Tomlins

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Tomlins may refer to:

Sir Thomas Edlyne Tomlins (1762–1841) was an English legal writer.

Thomas Edlyne Tomlins (1804–1872) was an English legal writer.

Keith Patrick Tomlins is a former cricketer.

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1650 Year

1650 (MDCL) was a common year starting on Saturday of the Gregorian calendar and a common year starting on Tuesday of the Julian calendar, the 1650th year of the Common Era (CE) and Anno Domini (AD) designations, the 650th year of the 2nd millennium, the 50th year of the 17th century, and the 1st year of the 1650s decade. As of the start of 1650, the Gregorian calendar was 10 days ahead of the Julian calendar, which remained in localized use until 1923.

1593 Year

1593 (MDXCIII) was a common year starting on Friday of the Gregorian calendar and a common year starting on Monday of the Julian calendar, the 1593rd year of the Common Era (CE) and Anno Domini (AD) designations, the 593rd year of the 2nd millennium, the 93rd year of the 16th century, and the 4th year of the 1590s decade. As of the start of 1593, the Gregorian calendar was 10 days ahead of the Julian calendar, which remained in localized use until 1923.

1712 Year

1712 (MDCCXII) was a leap year starting on Friday of the Gregorian calendar and a leap year starting on Tuesday of the Julian calendar, the 1712th year of the Common Era (CE) and Anno Domini (AD) designations, the 712th year of the 2nd millennium, the 12th year of the 18th century, and the 3rd year of the 1710s decade. As of the start of 1712, the Gregorian calendar was 11 days ahead of the Julian calendar, which remained in localized use until 1923. In the Swedish calendar it began as a leap year starting on Monday and remained so until Thursday, February 29. By adding a second leap day Sweden reverted to the Julian calendar and the rest of the year was in sync with the Julian calendar. Sweden finally made the switch from the Julian to the Gregorian calendar in 1753. This year has 367 days.

This article presents lists of the literary events and publications in 1602.

This article presents lists of the literary events and publications in 1599.

This article presents lists of the literary events and publications in 1575.

Thomas Stanley (author) English author and translator

Sir Thomas Stanley was an English author and translator.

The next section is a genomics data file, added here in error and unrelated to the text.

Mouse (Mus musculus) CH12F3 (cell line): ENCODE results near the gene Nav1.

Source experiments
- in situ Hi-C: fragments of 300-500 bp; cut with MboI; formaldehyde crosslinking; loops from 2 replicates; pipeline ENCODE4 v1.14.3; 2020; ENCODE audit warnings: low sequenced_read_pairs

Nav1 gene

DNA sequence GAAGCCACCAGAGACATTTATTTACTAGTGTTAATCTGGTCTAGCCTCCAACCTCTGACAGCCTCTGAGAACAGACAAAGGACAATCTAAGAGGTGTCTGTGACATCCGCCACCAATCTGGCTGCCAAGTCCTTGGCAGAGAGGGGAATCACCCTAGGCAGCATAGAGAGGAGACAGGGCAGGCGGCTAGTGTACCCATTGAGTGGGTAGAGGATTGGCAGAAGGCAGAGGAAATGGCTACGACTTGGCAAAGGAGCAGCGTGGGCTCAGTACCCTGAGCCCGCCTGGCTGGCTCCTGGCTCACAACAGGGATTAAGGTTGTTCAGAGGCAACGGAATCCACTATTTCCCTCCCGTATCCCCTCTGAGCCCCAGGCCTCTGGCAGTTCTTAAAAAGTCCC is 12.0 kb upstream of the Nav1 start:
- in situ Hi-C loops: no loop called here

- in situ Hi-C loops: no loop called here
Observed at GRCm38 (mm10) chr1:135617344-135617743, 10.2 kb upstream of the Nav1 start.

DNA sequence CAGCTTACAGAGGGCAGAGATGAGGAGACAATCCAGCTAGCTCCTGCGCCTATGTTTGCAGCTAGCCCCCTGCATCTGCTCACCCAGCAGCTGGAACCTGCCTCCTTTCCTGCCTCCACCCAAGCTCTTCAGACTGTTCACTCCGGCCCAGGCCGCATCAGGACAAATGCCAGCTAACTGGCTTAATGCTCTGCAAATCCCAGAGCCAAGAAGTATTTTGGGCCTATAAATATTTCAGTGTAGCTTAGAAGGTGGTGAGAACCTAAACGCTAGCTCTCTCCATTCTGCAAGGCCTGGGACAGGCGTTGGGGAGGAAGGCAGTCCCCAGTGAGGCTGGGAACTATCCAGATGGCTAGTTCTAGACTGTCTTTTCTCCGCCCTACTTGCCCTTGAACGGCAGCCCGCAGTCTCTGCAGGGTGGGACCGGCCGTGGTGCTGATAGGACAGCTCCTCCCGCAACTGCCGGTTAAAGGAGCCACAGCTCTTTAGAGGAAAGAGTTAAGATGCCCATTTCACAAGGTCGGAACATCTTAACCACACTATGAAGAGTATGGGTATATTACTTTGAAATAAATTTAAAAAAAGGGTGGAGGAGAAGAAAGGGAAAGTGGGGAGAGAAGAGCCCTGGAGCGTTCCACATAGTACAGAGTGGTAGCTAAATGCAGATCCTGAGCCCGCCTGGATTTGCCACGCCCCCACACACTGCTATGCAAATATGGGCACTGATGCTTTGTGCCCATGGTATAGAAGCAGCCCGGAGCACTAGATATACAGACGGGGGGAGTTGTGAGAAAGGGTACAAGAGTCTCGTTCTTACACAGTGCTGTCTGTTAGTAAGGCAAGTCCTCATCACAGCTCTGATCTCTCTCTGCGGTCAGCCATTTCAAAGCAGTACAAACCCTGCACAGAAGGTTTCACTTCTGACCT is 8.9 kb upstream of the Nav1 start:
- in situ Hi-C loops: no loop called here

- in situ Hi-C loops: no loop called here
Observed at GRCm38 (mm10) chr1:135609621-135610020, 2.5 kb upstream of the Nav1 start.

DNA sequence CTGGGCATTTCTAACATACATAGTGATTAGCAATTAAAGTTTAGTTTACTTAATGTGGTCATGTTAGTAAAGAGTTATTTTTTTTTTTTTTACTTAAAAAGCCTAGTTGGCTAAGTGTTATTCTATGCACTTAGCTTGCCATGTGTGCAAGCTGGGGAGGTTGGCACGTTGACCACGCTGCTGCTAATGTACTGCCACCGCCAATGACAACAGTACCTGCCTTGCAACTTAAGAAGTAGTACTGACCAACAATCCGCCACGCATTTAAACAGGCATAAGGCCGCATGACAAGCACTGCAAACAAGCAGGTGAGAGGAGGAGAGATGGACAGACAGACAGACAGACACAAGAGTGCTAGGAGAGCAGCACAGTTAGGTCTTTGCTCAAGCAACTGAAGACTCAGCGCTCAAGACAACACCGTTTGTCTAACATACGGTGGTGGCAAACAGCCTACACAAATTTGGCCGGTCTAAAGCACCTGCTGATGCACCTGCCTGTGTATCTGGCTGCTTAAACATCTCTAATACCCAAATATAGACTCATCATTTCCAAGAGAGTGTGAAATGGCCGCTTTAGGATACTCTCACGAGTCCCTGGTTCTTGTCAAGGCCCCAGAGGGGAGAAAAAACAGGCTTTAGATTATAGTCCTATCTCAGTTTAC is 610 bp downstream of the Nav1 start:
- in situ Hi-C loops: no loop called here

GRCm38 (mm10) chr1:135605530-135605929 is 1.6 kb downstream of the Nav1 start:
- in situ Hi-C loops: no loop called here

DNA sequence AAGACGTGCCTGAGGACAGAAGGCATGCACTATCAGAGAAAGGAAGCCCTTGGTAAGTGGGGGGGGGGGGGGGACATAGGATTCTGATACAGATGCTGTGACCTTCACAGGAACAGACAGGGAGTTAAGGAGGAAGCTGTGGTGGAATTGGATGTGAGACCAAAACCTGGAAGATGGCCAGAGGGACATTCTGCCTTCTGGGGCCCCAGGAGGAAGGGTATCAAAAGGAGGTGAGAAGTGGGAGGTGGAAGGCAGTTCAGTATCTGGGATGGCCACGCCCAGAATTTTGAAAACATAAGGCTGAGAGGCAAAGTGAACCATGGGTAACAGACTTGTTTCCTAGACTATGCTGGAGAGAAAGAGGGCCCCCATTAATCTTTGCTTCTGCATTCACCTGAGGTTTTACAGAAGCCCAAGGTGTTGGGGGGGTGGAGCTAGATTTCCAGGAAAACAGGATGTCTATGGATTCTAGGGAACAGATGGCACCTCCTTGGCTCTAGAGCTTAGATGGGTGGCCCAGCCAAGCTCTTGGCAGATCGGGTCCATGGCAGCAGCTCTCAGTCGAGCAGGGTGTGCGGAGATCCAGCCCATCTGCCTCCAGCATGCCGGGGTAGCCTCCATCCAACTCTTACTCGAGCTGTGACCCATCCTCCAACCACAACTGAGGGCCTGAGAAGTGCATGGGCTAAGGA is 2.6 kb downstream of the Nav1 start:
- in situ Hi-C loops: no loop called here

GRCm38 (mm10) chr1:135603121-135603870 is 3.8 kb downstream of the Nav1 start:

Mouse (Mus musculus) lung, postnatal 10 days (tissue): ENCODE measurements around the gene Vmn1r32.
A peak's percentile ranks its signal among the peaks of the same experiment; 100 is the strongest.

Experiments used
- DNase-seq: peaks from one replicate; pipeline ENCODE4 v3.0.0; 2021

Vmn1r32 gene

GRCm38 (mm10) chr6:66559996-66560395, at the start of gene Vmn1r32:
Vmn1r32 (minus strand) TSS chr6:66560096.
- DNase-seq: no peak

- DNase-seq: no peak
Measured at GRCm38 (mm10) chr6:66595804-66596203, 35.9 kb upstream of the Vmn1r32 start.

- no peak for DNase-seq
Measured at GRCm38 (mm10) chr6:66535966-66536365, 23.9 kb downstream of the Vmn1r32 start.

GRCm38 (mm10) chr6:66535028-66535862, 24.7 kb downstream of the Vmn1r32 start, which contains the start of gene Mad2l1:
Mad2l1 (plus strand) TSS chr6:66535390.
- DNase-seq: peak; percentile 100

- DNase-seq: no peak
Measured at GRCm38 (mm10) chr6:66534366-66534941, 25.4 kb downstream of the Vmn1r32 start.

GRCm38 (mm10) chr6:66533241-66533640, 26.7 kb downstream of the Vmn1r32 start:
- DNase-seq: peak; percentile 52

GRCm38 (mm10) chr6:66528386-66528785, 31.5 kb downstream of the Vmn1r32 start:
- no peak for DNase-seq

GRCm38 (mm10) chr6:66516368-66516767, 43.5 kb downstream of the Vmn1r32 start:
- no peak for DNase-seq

Nationality words link to articles with information on the nation's poetry or literature.

Chester and Cheshire (Constituencies) Act 1542

Chester and Cheshire (Constituencies) Act 1542 is the Act of Parliament allowing Cheshire to be represented in the Parliament of England. The county palatine of Chester, ruled by the earls of Chester was established by William the Conqueror. Cheshire had its own parliament, consisting of barons of the county, and was not represented in the parliament of England. After the passing of the act Cheshire retained some of its special privileges until 1830. The earldom of Chester is traditionally vested in the sovereign's eldest son upon his crowning as Prince of Wales.

Lancelot (Launcelot) Bulkeley was an English archbishop of Dublin.

Owen Ruffhead was a miscellaneous writer, and the descendant of a Welsh family who were bakers to King George I of Great Britain.

Elizabeth Sophia Tomlins (1763–1828), was born in 1763. In 1797 her brother, later Sir Thomas Edlyne Tomlins (1762–1841), published ‘Tributes of Affection by a Lady and her Brother’, a collection of short poems, most of them by her. Besides contributing several pieces to various periodical publications, she was the author of several novels, of which the most popular was ‘The Victim of Fancy,’ an imitation of Goethe's ‘Werther.’ Others were ‘The Baroness d'Alunton,’ and ‘Rosalind de Tracy,’ 1798, 12mo. She also translated the ‘History of Napoleon Bonaparte’ from one of the works of Louis Pierre Anquetil. Miss Tomlins died at The Firs, Cheltenham, on 8 August 1828.

Thomas Tomlins may refer to:

John Raithby (1766–1826), lawyer, born in 1766, was eldest son of Edmund Raithby of Edenham, Lincolnshire. On 26 January 1795 he was admitted a member of Lincoln's Inn, and was subsequently called to the bar. He practised in the Court of Chancery. His legal writings obtained for him a commissionership of bankruptcy; he was also nominated a sub-commissioner on the public records. Raithby died at the Grove, Highgate, on 31 August 1826, leaving a widow.

Richard Tomlins or Tomlyns was an English politician who sat in the House of Commons between 1621 and 1629. He was made an honorary member of Lincoln’s Inn in 1625.

Richard Tomlins was an English judge who served as Baron of the Exchequer during the Interregnum.

Richard Tomlins may refer to:

Richard Tomlins (merchant) merchant

Richard Tomlins or Tomlyns (?1564–1650) was an English merchant resident in the City of Westminster who funded the first studies in anatomy at Oxford University..